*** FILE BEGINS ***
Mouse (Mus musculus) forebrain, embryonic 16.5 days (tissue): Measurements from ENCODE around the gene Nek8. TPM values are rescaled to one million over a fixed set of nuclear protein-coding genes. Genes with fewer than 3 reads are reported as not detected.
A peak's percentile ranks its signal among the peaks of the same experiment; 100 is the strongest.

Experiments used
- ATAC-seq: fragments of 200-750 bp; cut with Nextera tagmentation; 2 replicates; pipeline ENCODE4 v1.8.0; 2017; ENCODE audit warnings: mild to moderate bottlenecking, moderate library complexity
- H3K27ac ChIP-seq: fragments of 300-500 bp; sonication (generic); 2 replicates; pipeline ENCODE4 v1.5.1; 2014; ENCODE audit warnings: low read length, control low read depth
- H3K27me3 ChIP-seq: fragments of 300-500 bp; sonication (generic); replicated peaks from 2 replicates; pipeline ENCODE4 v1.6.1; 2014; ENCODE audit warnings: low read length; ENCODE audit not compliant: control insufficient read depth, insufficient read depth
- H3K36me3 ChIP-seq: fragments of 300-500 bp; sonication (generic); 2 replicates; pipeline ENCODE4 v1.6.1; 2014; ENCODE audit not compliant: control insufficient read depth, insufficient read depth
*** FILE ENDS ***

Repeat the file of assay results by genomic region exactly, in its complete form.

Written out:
Mouse (Mus musculus) forebrain, embryonic 16.5 days (tissue): Measurements from ENCODE around the gene Nek8. TPM values are rescaled to one million over a fixed set of nuclear protein-coding genes. Genes with fewer than 3 reads are reported as not detected.
A peak's percentile ranks its signal among the peaks of the same experiment; 100 is the strongest.

Experiments used
- ATAC-seq: fragments of 200-750 bp; cut with Nextera tagmentation; 2 replicates; pipeline ENCODE4 v1.8.0; 2017; ENCODE audit warnings: mild to moderate bottlenecking, moderate library complexity
- H3K27ac ChIP-seq: fragments of 300-500 bp; sonication (generic); 2 replicates; pipeline ENCODE4 v1.5.1; 2014; ENCODE audit warnings: low read length, control low read depth
- H3K27me3 ChIP-seq: fragments of 300-500 bp; sonication (generic); replicated peaks from 2 replicates; pipeline ENCODE4 v1.6.1; 2014; ENCODE audit warnings: low read length; ENCODE audit not compliant: control insufficient read depth, insufficient read depth
- H3K36me3 ChIP-seq: fragments of 300-500 bp; sonication (generic); 2 replicates; pipeline ENCODE4 v1.6.1; 2014; ENCODE audit not compliant: control insufficient read depth, insufficient read depth